Coronavirus multilateral insurance markets in everything

As financial markets fretted over the spread of a coronavirus outbreak in China this week, one security was in the firing line more directly than any other. Holders of the World Bank’s pandemic bond will lose principal if the disease spreads by a sufficient amount, writes Jasper Cox.

The World Bank’s pandemic bond, issued in 2017, provides funding for the development bank’s Pandemic Emergency Financing Facility (PEF) if an outbreak of one of six viruses meets certain conditions.

Here is the link (gated), here is a more detailed John Dizard FT story:

The event triggers were calculated on a complex formula based on deaths in the country of origin, a smaller number of deaths in neighbouring countries, and a relatively rapid increase in infection and mortality. Interest charges were assumed by rich-country donors including Germany and Japan. The riskier bonds pay 11.5 per cent over Libor, since they required only 250 deaths to reach the trigger. Not bad, considering the “expected loss” for the tranche was only 7.74 per cent. The less risky tranche required 2,500 deaths, so only paid 6.9 per cent over Libor, compared with an expected loss of 3.57 per cent.

Here is a pre-coronavirus discussion of the bonds, mostly with reference to Ebola.

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LOL, and I bet the buyers of these bonds have no clue about virology, anymore than the buyers of AAA rated CDOs in the 00s.

Why should the buyers of AAA rated CDOs in the 00s have any clue about virology?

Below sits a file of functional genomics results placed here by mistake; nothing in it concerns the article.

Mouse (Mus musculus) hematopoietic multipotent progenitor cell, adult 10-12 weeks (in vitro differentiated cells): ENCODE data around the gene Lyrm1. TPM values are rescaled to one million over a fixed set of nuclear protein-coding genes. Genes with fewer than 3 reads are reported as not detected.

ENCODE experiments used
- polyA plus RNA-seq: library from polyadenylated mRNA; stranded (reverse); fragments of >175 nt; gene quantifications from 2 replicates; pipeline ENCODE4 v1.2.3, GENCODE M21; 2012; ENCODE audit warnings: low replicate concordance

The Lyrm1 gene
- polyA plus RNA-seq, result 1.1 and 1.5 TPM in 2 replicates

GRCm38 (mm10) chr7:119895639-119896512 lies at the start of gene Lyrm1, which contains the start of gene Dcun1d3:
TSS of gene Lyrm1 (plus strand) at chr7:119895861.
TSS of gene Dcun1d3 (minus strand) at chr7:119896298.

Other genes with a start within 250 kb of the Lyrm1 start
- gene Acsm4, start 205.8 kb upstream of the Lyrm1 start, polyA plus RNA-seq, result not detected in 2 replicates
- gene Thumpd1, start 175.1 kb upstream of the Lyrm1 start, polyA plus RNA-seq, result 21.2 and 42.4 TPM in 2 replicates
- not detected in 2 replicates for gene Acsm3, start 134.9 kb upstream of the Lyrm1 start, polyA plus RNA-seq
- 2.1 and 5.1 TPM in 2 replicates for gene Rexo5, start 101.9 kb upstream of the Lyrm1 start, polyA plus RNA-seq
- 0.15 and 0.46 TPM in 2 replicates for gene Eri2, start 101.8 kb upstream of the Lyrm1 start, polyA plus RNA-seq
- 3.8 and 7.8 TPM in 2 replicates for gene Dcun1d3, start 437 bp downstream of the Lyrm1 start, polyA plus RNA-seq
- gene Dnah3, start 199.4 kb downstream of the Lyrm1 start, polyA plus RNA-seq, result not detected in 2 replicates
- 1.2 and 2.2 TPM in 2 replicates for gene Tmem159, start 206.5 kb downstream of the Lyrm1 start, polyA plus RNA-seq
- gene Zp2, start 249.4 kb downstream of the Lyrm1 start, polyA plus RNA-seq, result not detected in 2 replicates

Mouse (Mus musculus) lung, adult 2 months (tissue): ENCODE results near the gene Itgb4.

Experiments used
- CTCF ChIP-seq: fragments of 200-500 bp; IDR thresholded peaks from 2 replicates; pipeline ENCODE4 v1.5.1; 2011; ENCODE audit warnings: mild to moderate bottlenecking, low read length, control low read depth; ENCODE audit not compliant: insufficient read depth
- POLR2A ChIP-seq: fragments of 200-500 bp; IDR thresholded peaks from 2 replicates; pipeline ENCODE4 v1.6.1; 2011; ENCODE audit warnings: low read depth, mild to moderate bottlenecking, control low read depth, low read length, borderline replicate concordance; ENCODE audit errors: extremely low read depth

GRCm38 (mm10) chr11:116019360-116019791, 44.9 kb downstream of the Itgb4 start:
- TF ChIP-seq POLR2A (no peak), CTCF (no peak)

@SA - I can tell English is not your native language; it's cool, I speak two languages badly as well. "Anymore" is the adverb to consider.

According to very famous Webster's Dictionary ( https://www.merriam-webster.com/dictionary/anymore ), "anymore" means "no longer".

@Samuel Adams: Ray meant "any more", not "anymore".

www.englishforums.com/English/AnyMoreThan/bbprdb/post.htm

The elliptical construction is:

"buyers of these bonds have no clue about virology, any more than buyers of CDO's [had a clue about mortgage default]."

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Most dictionaries are badly written.

Just saying.

The OED is particularly bad on easy words like "get" and "have".

It is sort of like what you see when monkeys try to waltz or do the jitterbug.

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I wonder what the beta of these bonds is. :-)

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do these things give someone an incentive to spread a pathogen?

Virtually every insurance contract creates dangerous incentives. I always refused to accept to be insured for the companies I worked for in case of my death or incapacity.

But in this case, being the beneficiaries useless parasites of the World bank or some western country cooperation bureaucrats, I’d say it is the safest insurance contract I can imagine in terms of fraud. Regarding bio-tech companies with a viable cure, I think it is a James Bond scenario. They could make much more money treating herpes.